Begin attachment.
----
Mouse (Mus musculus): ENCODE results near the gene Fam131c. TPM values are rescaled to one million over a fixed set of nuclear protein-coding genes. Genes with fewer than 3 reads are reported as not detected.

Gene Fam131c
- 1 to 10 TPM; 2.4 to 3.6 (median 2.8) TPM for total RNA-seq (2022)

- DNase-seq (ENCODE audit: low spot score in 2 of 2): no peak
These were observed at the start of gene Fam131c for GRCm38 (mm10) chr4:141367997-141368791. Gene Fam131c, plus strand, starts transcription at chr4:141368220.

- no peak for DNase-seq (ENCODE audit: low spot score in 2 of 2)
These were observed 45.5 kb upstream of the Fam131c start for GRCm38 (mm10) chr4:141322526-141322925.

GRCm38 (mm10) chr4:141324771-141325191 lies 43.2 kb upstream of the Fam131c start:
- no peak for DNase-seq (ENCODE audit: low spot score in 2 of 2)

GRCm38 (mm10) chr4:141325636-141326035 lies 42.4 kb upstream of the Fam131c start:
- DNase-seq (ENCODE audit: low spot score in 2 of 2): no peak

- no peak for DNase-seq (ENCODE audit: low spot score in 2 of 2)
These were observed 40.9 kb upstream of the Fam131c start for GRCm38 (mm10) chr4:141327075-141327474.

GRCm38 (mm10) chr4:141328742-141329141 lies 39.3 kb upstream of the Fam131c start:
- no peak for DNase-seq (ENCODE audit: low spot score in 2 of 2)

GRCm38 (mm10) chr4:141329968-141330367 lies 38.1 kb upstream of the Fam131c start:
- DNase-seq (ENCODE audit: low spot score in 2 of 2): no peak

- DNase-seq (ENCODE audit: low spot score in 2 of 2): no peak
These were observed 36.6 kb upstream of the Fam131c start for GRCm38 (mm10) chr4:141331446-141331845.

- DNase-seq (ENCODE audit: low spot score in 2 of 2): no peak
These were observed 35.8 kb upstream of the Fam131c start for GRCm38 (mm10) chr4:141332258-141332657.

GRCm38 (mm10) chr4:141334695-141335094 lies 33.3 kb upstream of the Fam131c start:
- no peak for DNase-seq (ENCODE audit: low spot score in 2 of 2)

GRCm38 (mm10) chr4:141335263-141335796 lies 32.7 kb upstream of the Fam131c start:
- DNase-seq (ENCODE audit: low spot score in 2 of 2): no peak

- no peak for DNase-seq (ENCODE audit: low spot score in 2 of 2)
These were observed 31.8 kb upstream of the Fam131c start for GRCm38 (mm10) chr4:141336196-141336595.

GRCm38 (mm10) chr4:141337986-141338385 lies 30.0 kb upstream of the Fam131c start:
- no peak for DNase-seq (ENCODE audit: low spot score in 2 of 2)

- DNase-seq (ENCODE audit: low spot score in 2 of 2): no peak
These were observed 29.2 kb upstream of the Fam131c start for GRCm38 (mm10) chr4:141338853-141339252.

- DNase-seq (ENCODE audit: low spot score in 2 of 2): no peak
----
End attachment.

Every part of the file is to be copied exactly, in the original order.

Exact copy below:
Mouse (Mus musculus): ENCODE results near the gene Fam131c. TPM values are rescaled to one million over a fixed set of nuclear protein-coding genes. Genes with fewer than 3 reads are reported as not detected.

Gene Fam131c
- 1 to 10 TPM; 2.4 to 3.6 (median 2.8) TPM for total RNA-seq (2022)

- DNase-seq (ENCODE audit: low spot score in 2 of 2): no peak
These were observed at the start of gene Fam131c for GRCm38 (mm10) chr4:141367997-141368791. Gene Fam131c, plus strand, starts transcription at chr4:141368220.

- no peak for DNase-seq (ENCODE audit: low spot score in 2 of 2)
These were observed 45.5 kb upstream of the Fam131c start for GRCm38 (mm10) chr4:141322526-141322925.

GRCm38 (mm10) chr4:141324771-141325191 lies 43.2 kb upstream of the Fam131c start:
- no peak for DNase-seq (ENCODE audit: low spot score in 2 of 2)

GRCm38 (mm10) chr4:141325636-141326035 lies 42.4 kb upstream of the Fam131c start:
- DNase-seq (ENCODE audit: low spot score in 2 of 2): no peak

- no peak for DNase-seq (ENCODE audit: low spot score in 2 of 2)
These were observed 40.9 kb upstream of the Fam131c start for GRCm38 (mm10) chr4:141327075-141327474.

GRCm38 (mm10) chr4:141328742-141329141 lies 39.3 kb upstream of the Fam131c start:
- no peak for DNase-seq (ENCODE audit: low spot score in 2 of 2)

GRCm38 (mm10) chr4:141329968-141330367 lies 38.1 kb upstream of the Fam131c start:
- DNase-seq (ENCODE audit: low spot score in 2 of 2): no peak

- DNase-seq (ENCODE audit: low spot score in 2 of 2): no peak
These were observed 36.6 kb upstream of the Fam131c start for GRCm38 (mm10) chr4:141331446-141331845.

- DNase-seq (ENCODE audit: low spot score in 2 of 2): no peak
These were observed 35.8 kb upstream of the Fam131c start for GRCm38 (mm10) chr4:141332258-141332657.

GRCm38 (mm10) chr4:141334695-141335094 lies 33.3 kb upstream of the Fam131c start:
- no peak for DNase-seq (ENCODE audit: low spot score in 2 of 2)

GRCm38 (mm10) chr4:141335263-141335796 lies 32.7 kb upstream of the Fam131c start:
- DNase-seq (ENCODE audit: low spot score in 2 of 2): no peak

- no peak for DNase-seq (ENCODE audit: low spot score in 2 of 2)
These were observed 31.8 kb upstream of the Fam131c start for GRCm38 (mm10) chr4:141336196-141336595.

GRCm38 (mm10) chr4:141337986-141338385 lies 30.0 kb upstream of the Fam131c start:
- no peak for DNase-seq (ENCODE audit: low spot score in 2 of 2)

- DNase-seq (ENCODE audit: low spot score in 2 of 2): no peak
These were observed 29.2 kb upstream of the Fam131c start for GRCm38 (mm10) chr4:141338853-141339252.

- DNase-seq (ENCODE audit: low spot score in 2 of 2): no peak